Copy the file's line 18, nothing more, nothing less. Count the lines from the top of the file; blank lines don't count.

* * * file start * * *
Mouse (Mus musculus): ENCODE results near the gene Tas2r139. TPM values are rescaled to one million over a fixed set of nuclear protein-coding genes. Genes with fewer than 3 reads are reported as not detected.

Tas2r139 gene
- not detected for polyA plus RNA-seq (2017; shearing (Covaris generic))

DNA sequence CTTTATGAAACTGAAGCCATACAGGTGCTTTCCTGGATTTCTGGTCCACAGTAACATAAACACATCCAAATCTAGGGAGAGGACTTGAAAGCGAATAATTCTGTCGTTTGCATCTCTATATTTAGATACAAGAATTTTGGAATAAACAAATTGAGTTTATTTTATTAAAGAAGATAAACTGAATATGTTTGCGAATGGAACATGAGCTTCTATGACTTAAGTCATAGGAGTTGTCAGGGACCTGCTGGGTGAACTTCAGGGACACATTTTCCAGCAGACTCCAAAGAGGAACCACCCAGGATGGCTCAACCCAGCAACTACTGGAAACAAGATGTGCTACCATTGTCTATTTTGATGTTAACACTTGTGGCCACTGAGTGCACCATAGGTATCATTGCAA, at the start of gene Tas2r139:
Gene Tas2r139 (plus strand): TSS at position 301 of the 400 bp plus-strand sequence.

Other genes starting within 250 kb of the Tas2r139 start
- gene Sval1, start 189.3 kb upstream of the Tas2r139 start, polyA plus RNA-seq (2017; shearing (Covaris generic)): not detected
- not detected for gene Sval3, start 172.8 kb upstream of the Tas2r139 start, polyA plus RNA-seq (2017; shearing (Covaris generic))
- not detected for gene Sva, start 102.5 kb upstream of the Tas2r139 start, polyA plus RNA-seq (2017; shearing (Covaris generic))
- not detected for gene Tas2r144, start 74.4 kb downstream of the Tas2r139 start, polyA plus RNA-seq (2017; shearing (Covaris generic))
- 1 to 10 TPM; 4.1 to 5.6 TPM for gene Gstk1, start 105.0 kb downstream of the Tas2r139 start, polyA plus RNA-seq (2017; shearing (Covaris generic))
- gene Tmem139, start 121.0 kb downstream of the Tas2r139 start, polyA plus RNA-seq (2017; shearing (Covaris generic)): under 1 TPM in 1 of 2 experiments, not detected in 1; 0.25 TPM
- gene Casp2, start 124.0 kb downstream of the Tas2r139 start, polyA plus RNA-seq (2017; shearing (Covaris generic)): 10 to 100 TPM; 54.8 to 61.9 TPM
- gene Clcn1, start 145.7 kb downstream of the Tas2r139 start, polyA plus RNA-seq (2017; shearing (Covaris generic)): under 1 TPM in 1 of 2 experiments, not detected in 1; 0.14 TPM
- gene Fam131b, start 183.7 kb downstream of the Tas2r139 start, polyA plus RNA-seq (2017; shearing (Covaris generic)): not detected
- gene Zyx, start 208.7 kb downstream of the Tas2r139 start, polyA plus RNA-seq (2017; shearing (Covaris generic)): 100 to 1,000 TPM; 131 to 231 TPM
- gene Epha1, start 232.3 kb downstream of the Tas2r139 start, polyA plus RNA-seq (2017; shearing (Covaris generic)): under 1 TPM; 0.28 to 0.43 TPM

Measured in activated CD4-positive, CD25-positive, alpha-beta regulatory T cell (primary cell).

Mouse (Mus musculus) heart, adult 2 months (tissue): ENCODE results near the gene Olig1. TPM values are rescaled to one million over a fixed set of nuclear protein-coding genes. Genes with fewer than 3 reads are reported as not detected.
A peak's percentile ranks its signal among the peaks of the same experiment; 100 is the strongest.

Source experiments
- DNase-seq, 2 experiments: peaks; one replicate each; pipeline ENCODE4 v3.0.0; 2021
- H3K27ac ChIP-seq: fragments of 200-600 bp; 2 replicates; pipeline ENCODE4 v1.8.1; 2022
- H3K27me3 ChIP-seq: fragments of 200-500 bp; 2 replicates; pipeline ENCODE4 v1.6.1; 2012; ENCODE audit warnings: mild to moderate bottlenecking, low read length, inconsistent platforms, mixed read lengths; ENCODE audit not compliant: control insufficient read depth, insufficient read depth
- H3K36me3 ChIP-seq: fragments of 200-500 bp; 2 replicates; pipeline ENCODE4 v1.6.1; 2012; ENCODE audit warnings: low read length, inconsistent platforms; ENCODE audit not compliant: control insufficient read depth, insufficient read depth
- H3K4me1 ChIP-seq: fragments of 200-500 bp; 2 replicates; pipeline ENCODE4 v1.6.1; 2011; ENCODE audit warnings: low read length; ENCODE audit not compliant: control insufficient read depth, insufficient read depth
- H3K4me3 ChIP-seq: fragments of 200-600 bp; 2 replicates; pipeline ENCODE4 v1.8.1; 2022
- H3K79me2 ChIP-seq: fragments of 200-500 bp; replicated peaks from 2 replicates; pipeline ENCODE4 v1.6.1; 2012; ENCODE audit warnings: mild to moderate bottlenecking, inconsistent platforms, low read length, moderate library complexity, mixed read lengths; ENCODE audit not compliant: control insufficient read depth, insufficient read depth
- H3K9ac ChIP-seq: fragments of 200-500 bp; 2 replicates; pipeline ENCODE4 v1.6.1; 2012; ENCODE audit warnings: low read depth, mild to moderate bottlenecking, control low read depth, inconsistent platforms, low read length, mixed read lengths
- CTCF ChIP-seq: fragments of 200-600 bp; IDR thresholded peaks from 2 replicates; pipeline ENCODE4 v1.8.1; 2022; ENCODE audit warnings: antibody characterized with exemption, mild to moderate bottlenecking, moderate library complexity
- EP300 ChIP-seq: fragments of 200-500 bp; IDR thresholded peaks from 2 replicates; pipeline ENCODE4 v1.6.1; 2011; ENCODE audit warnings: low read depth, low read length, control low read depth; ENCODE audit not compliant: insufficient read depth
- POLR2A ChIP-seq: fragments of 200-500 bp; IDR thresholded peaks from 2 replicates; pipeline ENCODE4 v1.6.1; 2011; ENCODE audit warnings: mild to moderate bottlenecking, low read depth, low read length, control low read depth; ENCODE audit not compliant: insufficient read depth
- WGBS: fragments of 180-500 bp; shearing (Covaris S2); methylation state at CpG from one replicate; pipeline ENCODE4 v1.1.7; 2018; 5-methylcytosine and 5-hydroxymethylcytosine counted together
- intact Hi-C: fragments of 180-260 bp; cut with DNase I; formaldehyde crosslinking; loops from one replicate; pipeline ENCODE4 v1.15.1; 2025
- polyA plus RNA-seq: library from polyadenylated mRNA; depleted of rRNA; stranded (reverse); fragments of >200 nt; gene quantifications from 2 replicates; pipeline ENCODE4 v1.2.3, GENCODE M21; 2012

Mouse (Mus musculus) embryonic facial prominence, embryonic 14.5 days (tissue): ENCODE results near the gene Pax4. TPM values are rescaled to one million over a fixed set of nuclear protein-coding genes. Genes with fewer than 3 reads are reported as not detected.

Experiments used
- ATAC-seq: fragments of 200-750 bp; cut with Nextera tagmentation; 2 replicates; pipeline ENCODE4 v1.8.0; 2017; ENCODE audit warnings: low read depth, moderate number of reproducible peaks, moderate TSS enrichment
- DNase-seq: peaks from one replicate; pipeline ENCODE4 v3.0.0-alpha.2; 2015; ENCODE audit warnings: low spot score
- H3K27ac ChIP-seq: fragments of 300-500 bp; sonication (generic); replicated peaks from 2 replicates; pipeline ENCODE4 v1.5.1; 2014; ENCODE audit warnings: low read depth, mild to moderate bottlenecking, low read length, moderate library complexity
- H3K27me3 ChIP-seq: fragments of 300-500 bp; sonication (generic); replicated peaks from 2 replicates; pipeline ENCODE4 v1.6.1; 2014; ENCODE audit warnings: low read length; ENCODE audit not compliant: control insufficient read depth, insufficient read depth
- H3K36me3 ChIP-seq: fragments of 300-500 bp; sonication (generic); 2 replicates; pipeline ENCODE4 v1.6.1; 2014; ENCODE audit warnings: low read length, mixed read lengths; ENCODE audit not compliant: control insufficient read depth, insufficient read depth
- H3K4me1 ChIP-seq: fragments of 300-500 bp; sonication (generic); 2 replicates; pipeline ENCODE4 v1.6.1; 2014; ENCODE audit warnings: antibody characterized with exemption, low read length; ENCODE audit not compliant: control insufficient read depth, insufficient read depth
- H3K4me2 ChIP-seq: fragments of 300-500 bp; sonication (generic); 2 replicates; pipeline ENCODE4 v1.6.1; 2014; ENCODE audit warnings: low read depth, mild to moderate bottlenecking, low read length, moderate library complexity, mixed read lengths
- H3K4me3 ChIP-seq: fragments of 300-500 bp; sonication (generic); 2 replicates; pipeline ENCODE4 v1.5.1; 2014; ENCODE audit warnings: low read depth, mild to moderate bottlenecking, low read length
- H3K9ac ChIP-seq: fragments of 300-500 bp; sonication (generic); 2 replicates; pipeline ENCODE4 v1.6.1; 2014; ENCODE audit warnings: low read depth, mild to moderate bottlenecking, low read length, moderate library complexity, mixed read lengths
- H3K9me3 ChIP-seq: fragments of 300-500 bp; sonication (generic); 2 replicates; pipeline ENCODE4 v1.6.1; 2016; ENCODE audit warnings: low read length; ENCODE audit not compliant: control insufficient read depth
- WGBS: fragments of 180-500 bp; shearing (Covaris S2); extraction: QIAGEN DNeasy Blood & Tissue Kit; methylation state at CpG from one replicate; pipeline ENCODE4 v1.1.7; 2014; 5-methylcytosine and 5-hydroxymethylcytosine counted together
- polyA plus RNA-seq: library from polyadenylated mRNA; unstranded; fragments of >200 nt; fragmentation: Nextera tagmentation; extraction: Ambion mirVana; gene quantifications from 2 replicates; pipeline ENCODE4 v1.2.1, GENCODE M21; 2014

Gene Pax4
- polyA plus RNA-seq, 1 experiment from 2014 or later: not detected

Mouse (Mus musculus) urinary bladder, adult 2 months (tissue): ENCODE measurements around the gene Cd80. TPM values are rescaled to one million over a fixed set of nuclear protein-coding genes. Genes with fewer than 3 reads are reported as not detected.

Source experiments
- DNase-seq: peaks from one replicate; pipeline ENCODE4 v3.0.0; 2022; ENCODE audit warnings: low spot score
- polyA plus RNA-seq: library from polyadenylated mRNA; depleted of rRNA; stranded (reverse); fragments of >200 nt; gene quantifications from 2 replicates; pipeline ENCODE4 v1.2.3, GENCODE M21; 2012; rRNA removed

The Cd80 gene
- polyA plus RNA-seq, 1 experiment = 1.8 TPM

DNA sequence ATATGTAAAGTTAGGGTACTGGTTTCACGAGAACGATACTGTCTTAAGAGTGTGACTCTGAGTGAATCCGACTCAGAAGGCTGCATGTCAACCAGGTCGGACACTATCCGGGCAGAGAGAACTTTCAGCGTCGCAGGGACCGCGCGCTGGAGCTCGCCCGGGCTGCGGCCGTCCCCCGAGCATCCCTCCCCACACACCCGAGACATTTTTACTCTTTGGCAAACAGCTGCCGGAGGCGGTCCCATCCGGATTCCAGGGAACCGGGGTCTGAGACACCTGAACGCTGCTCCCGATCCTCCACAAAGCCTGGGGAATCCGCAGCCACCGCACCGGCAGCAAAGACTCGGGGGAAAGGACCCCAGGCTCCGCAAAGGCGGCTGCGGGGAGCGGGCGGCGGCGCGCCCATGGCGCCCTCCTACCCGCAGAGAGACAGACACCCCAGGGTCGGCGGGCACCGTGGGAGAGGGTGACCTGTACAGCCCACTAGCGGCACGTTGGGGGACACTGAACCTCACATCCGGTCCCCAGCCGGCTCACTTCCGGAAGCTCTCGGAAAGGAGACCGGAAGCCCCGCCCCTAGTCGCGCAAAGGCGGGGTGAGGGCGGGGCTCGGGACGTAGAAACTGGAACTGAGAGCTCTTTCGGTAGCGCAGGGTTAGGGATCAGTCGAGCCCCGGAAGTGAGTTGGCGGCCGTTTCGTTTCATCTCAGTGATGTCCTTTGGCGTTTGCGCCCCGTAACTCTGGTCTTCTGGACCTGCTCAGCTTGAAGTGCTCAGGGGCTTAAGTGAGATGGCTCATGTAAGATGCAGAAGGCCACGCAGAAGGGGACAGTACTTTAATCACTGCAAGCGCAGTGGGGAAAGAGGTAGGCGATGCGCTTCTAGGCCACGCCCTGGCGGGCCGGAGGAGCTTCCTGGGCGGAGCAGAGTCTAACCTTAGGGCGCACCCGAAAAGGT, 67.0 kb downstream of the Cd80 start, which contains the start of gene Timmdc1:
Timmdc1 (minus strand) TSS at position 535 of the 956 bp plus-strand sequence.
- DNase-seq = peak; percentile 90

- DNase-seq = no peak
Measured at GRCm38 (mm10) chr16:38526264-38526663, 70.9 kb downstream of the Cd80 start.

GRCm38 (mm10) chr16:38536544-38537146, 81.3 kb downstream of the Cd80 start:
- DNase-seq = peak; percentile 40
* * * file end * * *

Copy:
Measured in activated CD4-positive, CD25-positive, alpha-beta regulatory T cell (primary cell).